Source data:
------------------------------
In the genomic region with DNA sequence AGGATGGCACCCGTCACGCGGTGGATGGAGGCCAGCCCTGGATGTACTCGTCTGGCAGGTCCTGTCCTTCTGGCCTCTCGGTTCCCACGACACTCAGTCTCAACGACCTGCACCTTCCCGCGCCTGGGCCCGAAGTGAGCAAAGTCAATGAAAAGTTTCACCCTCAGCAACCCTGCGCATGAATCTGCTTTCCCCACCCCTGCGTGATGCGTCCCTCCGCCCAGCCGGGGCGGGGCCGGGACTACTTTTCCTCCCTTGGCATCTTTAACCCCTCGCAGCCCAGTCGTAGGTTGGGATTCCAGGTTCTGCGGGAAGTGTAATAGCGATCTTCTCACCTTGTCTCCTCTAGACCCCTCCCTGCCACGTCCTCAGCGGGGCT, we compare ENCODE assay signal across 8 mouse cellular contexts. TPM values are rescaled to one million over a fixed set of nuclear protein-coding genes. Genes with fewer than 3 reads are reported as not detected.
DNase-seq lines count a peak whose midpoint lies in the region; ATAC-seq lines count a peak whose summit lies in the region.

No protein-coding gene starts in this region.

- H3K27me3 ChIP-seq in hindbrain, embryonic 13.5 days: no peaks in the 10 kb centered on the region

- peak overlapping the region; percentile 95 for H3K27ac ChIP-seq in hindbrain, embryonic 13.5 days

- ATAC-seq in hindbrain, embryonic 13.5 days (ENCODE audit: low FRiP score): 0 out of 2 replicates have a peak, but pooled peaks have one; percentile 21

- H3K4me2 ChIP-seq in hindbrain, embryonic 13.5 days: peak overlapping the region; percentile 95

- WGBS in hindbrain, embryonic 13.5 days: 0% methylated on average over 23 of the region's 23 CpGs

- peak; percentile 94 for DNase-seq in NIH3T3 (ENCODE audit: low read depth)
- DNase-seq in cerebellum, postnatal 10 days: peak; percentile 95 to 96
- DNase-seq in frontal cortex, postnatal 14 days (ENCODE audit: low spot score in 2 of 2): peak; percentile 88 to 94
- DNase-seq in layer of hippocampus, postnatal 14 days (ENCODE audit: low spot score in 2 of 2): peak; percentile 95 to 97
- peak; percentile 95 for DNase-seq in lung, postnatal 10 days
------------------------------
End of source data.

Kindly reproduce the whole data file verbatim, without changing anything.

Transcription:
In the genomic region with DNA sequence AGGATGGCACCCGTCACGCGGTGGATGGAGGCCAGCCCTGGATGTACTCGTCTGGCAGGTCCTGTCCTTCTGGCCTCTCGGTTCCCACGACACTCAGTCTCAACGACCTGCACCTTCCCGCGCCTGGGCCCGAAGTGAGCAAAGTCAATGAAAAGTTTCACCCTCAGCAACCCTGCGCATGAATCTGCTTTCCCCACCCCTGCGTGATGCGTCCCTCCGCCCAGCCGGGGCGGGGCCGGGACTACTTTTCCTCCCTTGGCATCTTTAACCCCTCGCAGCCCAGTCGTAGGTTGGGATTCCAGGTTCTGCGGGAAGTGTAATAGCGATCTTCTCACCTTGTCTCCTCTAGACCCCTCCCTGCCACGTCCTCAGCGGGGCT, we compare ENCODE assay signal across 8 mouse cellular contexts. TPM values are rescaled to one million over a fixed set of nuclear protein-coding genes. Genes with fewer than 3 reads are reported as not detected.
DNase-seq lines count a peak whose midpoint lies in the region; ATAC-seq lines count a peak whose summit lies in the region.

No protein-coding gene starts in this region.

- H3K27me3 ChIP-seq in hindbrain, embryonic 13.5 days: no peaks in the 10 kb centered on the region

- peak overlapping the region; percentile 95 for H3K27ac ChIP-seq in hindbrain, embryonic 13.5 days

- ATAC-seq in hindbrain, embryonic 13.5 days (ENCODE audit: low FRiP score): 0 out of 2 replicates have a peak, but pooled peaks have one; percentile 21

- H3K4me2 ChIP-seq in hindbrain, embryonic 13.5 days: peak overlapping the region; percentile 95

- WGBS in hindbrain, embryonic 13.5 days: 0% methylated on average over 23 of the region's 23 CpGs

- peak; percentile 94 for DNase-seq in NIH3T3 (ENCODE audit: low read depth)
- DNase-seq in cerebellum, postnatal 10 days: peak; percentile 95 to 96
- DNase-seq in frontal cortex, postnatal 14 days (ENCODE audit: low spot score in 2 of 2): peak; percentile 88 to 94
- DNase-seq in layer of hippocampus, postnatal 14 days (ENCODE audit: low spot score in 2 of 2): peak; percentile 95 to 97
- peak; percentile 95 for DNase-seq in lung, postnatal 10 days